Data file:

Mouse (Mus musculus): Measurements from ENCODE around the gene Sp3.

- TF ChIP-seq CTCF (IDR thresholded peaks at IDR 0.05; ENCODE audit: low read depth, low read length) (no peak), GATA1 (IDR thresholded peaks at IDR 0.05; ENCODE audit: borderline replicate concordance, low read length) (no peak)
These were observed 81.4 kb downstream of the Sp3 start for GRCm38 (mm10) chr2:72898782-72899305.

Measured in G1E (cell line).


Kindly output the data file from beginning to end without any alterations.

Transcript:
Mouse (Mus musculus): Measurements from ENCODE around the gene Sp3.

- TF ChIP-seq CTCF (IDR thresholded peaks at IDR 0.05; ENCODE audit: low read depth, low read length) (no peak), GATA1 (IDR thresholded peaks at IDR 0.05; ENCODE audit: borderline replicate concordance, low read length) (no peak)
These were observed 81.4 kb downstream of the Sp3 start for GRCm38 (mm10) chr2:72898782-72899305.

Measured in G1E (cell line).